Cooperman conveys his story through colloquial verse. The episodic poems center intensity on individuals or actions and then gallop at breakneck speed to the next tale. Each character is thickly lined, so thickly lined in the way of cartoons or myths that the reader must choose his or her path of perception. Myth wins out. Cooperman’s dramatis personae rise to lofty and detailed heights or fall to nightmarish destruction. For more of my review of The Devil Who Raised Me go here: http://dougholder.blogspot.com/2019/08/the-devil-who-raised-me-by-robert.html
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Sunday, August 18, 2019
Review of The Devil Who Raised Me by Robert Cooperman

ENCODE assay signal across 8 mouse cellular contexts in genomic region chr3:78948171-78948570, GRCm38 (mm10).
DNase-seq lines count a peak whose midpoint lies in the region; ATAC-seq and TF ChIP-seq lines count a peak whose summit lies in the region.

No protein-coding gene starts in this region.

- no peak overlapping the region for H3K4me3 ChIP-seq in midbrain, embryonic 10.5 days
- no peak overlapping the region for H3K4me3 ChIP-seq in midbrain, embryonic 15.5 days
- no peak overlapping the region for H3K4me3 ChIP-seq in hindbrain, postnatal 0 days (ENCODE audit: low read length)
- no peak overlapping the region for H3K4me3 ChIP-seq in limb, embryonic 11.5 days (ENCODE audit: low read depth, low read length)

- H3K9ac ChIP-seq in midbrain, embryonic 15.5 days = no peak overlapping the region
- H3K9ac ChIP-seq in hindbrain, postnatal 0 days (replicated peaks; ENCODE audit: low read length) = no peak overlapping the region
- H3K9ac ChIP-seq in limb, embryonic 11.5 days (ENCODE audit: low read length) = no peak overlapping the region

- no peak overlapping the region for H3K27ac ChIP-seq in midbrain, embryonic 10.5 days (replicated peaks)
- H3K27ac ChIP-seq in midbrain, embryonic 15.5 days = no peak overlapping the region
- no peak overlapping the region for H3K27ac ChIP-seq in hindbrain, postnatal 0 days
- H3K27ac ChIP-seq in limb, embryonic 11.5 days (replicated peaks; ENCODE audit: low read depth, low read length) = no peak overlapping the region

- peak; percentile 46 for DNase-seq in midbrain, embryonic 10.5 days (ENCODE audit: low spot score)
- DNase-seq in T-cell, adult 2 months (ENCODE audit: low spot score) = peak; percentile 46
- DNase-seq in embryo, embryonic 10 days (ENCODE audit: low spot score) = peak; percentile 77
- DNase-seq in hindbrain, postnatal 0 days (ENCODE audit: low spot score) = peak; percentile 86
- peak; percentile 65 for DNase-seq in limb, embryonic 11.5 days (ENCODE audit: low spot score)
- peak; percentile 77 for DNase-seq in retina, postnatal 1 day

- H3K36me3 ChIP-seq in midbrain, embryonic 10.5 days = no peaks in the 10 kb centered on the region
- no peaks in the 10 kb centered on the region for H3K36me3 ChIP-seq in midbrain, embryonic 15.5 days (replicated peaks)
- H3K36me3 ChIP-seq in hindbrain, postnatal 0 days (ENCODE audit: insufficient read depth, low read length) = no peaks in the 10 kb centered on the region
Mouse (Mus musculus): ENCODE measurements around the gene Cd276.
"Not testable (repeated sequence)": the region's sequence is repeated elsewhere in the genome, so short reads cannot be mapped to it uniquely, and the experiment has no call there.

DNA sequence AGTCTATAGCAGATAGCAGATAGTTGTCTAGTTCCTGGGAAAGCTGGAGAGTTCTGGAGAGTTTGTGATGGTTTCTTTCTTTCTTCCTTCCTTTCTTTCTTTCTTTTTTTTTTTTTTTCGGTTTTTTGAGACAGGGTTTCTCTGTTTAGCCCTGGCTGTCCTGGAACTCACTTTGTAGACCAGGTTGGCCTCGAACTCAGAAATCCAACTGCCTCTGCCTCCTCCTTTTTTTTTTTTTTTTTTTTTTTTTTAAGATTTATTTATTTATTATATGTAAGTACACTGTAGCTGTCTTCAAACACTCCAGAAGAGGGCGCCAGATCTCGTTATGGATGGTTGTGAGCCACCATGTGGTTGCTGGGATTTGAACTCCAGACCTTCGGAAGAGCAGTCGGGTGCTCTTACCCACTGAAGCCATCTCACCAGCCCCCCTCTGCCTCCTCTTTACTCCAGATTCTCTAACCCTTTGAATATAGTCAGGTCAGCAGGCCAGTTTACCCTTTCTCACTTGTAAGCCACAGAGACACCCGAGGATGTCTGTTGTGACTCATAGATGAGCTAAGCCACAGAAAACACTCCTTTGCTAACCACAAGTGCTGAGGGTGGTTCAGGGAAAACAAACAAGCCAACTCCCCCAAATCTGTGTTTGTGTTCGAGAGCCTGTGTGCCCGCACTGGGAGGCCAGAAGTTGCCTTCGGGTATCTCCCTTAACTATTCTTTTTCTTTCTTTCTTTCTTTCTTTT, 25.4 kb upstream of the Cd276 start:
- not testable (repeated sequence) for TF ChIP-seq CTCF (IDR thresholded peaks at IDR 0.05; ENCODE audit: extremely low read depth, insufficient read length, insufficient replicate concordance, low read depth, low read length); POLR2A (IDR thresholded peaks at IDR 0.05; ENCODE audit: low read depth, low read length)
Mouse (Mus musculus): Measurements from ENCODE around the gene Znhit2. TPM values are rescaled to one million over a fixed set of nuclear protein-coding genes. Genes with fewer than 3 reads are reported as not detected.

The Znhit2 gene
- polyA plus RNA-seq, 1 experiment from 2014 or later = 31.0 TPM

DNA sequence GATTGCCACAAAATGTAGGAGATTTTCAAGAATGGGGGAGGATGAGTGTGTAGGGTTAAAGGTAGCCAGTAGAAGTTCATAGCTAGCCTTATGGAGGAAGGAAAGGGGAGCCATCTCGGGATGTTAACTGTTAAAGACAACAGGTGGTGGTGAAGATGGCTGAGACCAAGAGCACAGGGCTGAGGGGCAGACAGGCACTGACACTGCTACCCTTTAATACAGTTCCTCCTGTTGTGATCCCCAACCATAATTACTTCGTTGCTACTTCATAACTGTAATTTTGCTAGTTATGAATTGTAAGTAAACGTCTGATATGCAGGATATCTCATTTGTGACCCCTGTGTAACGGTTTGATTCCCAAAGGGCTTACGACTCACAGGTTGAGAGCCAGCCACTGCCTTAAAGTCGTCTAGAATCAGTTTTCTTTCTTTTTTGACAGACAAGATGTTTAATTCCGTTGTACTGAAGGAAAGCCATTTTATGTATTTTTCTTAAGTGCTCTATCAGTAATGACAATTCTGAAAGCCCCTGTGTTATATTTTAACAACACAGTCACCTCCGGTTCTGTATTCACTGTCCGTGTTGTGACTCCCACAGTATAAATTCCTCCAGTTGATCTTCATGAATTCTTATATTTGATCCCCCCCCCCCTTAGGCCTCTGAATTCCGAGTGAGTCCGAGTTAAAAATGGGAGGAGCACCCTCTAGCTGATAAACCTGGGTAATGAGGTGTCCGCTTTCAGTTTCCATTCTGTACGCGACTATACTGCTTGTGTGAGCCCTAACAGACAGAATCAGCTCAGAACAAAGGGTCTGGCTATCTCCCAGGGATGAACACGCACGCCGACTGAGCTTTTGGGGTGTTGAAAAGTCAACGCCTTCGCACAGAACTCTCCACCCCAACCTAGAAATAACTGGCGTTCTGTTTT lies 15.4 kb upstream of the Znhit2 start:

If you like old fashioned western stories, where hard scrabbled virtues and youthful spirit go unrewarded and tragedy begets more tragedy, you’ll love Richard Cooperman’s The Devil Who Raised Me. Cooperman’s fictional antihero, John Sprockett, brought up by a doting mother and Jesus-loving hypocrite father, devolves from childhood innocence into a stone cold killer in antebellum Missouri. Along the way Cooperman breathes vitality into a cast of larger-than-life characters, some of whom abet evil, some who cherish goodness, and some who do both.
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